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Bullshit Jobs

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1 minute ago, TrueMetis said:

I don't even really understand the issue, everyone wants waterfront property now, and not everyone can have it. People deal with it now, why wouldn't they deal with it in a post-scarcity future?

I'd rather be under the sea or in space than worry about beach front property, and news alert, not everyone wants to live on an ocean (or lake or river). It's a mistake to assume that everyone would want the most exorbitant life style possible, and frankly once we move past money, that kind of thought process would be left behind, much like this idea that we need to work all week at soul crushing jobs to get some form of satisfaction. Frankly humans have a lot of inherited dogma that we really need to get rid of. 

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2 hours ago, TrueMetis said:

I don't even really understand the issue, everyone wants waterfront property now, and not everyone can have it. People deal with it now, why wouldn't they deal with it in a post-scarcity future?

Many people are idiots.  I live in an area with considerable bluff erosion - 3-15 feet a year depending on soil and vegetation. (I've measured it several times).  Twenty-some years ago, I watched one fool build a nice house all of 50 yards from the bluff.  He pretty much doesn't have a back yard anymore.  Can't sell the house, because it's about to 'go over.'  And he is not alone - houses started going up on bluff lots six-eight years ago in a new subdivision, and there are idiots boasting about what 'great deals' they got on such places.   

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18 hours ago, Tywin et al. said:

I'd rather be under the sea or in space than worry about beach front property, and news alert, not everyone wants to live on an ocean (or lake or river). It's a mistake to assume that everyone would want the most exorbitant life style possible, and frankly once we move past money, that kind of thought process would be left behind, much like this idea that we need to work all week at soul crushing jobs to get some form of satisfaction. Frankly humans have a lot of inherited dogma that we really need to get rid of. 

Yeah, I don't really care too much about my lifestyle. Money to me comes down to affording things like cars that will actually not break down, beer and quality coffee supplies, and access to premium cable tv shows.

The nice thing about the hobby of tabletop RPG gaming is other than an occasional rule-book it is almost entirely free to play. It's more a matter of knowing players and refs.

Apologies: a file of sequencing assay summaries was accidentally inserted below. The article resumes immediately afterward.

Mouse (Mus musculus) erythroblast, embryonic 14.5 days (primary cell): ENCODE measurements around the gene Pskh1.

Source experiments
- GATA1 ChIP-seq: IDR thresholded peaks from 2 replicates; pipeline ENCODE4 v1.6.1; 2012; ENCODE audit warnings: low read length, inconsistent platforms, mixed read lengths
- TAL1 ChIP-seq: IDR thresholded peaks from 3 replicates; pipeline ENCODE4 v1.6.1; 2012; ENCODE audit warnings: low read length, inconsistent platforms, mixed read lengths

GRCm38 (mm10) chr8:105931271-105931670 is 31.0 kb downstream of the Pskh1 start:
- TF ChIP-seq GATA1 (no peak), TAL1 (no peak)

Edited by Martell Spy

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21 hours ago, TrueMetis said:

I don't even really understand the issue, everyone wants waterfront property now, and not everyone can have it. People deal with it now, why wouldn't they deal with it in a post-scarcity future?

The issue is that currently more desirable properties are allocated based on who can afford to pay for them. In a post scarcity future, people who don't get their preferred housing would deal with it, yes, but how do you choose who does get it?

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48 minutes ago, felice said:

The issue is that currently more desirable properties are allocated based on who can afford to pay for them. In a post scarcity future, people who don't get their preferred housing would deal with it, yes, but how do you choose who does get it? 

You'd need to know how many people actually give that much of a shit first wouldn't you? This is an objection based on solving a problem where it's so far in the future with so much uncertainty you can't even be sure there is going to be a problem.

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22 hours ago, Tywin et al. said:

By the time a society based around abundance could exist, yes, building up would be an obvious solution, as would say building underwater cities and living in space.

Seriously though, you are thinking too small. In a society based around abundance, the word "price" would be an antiquated concept. There would be various forms of social capital, but nobody would ever even consider how much it costs to live where they live, or pay for the food that they eat or the cost of going to the theater. All that would be gone, and people could live fulfilling lives doing as they pleased so long as it's within in the confines of society. You'd still have to work in some form, obviously, but it would look nothing like it does today. 

I don’t think I’m thinking small, I’m just seeing some of the flaws in what appears to be quite utopian thinking.

There can never be an infinite abundance of places to live, because real estate is different everywhere. You can build the nicest apartments in the Sky or under water but what if there are nicer houses that are 50000 acres large with their own island... who gets that? What if we all want one? Well we can’t, so we need to find a way dividing it up.